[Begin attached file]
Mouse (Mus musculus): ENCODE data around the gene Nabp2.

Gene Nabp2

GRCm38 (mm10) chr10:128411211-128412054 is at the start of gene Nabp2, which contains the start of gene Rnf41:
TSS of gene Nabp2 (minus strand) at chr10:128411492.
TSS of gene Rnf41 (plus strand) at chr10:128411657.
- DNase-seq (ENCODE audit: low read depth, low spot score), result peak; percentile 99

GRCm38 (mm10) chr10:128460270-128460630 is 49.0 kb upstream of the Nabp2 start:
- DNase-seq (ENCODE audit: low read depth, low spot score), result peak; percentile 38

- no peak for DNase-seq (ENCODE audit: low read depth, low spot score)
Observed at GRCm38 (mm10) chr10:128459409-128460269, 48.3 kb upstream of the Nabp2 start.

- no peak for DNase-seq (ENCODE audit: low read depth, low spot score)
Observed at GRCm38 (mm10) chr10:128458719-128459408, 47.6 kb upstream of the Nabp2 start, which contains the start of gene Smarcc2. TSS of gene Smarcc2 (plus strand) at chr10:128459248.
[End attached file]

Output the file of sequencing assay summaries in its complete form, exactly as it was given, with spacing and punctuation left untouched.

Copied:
Mouse (Mus musculus): ENCODE data around the gene Nabp2.

Gene Nabp2

GRCm38 (mm10) chr10:128411211-128412054 is at the start of gene Nabp2, which contains the start of gene Rnf41:
TSS of gene Nabp2 (minus strand) at chr10:128411492.
TSS of gene Rnf41 (plus strand) at chr10:128411657.
- DNase-seq (ENCODE audit: low read depth, low spot score), result peak; percentile 99

GRCm38 (mm10) chr10:128460270-128460630 is 49.0 kb upstream of the Nabp2 start:
- DNase-seq (ENCODE audit: low read depth, low spot score), result peak; percentile 38

- no peak for DNase-seq (ENCODE audit: low read depth, low spot score)
Observed at GRCm38 (mm10) chr10:128459409-128460269, 48.3 kb upstream of the Nabp2 start.

- no peak for DNase-seq (ENCODE audit: low read depth, low spot score)
Observed at GRCm38 (mm10) chr10:128458719-128459408, 47.6 kb upstream of the Nabp2 start, which contains the start of gene Smarcc2. TSS of gene Smarcc2 (plus strand) at chr10:128459248.